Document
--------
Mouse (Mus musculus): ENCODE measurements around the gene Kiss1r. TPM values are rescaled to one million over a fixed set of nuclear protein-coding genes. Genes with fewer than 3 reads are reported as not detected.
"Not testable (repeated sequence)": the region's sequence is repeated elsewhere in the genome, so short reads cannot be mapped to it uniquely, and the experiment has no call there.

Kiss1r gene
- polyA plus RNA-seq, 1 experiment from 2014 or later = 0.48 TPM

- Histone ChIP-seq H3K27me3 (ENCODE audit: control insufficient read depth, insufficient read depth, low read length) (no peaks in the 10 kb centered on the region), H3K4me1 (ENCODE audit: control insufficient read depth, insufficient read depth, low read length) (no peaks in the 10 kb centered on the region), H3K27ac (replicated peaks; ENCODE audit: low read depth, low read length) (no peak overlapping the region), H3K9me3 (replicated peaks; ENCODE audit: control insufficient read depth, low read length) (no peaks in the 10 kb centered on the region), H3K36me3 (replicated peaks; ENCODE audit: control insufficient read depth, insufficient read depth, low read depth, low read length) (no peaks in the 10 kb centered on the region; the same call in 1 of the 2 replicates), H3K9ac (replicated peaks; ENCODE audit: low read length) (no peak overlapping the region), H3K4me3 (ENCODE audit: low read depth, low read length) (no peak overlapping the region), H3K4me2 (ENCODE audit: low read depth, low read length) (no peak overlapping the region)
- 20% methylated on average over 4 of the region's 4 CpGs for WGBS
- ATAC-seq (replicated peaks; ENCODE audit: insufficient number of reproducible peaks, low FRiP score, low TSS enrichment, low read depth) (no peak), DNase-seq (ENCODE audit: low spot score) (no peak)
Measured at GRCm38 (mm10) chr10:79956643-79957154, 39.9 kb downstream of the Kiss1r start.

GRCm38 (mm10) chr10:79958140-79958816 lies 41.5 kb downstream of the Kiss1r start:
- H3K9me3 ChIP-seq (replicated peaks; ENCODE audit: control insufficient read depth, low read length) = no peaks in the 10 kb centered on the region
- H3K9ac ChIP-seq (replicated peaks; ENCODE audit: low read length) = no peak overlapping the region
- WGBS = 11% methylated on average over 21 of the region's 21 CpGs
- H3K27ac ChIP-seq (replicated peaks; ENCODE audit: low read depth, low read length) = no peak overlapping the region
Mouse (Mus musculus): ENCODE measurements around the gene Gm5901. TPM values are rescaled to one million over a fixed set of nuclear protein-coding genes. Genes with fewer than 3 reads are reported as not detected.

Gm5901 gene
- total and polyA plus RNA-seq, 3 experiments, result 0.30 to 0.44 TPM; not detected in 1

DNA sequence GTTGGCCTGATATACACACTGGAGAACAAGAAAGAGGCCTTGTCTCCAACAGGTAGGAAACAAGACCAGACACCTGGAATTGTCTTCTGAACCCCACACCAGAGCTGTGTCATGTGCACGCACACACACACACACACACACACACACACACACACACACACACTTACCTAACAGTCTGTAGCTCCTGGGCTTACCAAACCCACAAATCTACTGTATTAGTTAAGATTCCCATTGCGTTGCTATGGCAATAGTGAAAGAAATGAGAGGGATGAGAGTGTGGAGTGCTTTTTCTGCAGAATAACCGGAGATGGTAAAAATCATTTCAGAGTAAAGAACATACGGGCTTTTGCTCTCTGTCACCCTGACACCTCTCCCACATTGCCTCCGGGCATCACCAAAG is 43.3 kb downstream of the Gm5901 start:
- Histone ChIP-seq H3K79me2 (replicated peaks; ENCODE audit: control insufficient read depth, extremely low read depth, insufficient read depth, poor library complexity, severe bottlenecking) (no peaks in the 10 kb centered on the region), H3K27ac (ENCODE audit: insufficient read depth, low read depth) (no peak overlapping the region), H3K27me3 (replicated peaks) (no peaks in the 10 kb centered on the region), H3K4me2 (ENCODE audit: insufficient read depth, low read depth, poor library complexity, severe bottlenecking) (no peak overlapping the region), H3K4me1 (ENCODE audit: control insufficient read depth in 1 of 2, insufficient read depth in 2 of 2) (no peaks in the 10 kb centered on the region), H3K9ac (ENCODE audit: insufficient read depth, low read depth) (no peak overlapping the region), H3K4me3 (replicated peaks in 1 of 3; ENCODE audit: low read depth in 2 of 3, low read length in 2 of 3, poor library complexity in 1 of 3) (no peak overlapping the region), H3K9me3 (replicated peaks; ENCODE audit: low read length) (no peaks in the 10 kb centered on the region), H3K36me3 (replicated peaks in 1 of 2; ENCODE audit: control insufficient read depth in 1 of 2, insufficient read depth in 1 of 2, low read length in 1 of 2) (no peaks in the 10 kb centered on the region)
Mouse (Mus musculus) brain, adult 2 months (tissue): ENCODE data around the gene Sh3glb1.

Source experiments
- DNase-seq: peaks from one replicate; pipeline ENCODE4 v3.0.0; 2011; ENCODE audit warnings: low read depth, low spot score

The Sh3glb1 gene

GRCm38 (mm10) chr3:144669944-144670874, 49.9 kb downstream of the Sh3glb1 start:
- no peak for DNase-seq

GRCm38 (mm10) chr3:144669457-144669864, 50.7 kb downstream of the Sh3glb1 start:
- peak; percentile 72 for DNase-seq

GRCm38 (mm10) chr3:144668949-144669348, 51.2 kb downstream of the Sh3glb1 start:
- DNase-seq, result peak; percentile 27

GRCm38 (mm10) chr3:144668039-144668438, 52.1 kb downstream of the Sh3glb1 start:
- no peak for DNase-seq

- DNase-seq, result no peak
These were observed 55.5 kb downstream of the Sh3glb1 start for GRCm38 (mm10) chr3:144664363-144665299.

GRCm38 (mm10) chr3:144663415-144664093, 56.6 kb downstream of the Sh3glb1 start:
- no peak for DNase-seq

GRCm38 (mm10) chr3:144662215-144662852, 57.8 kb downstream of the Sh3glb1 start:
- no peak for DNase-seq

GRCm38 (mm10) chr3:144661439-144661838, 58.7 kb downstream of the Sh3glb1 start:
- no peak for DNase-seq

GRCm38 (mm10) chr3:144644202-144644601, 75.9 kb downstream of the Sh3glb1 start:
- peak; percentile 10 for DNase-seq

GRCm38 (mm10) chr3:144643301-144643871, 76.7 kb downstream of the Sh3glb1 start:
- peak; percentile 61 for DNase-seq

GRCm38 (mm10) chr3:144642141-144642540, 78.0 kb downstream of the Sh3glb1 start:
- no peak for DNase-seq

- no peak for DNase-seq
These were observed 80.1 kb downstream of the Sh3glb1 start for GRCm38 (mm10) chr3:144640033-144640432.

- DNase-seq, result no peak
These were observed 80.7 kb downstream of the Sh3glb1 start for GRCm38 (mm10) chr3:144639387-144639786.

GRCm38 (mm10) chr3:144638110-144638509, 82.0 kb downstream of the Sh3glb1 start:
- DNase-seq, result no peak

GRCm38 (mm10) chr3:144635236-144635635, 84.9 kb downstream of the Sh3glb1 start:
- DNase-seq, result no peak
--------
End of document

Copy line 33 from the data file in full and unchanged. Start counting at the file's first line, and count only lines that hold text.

GRCm38 (mm10) chr3:144663415-144664093, 56.6 kb downstream of the Sh3glb1 start: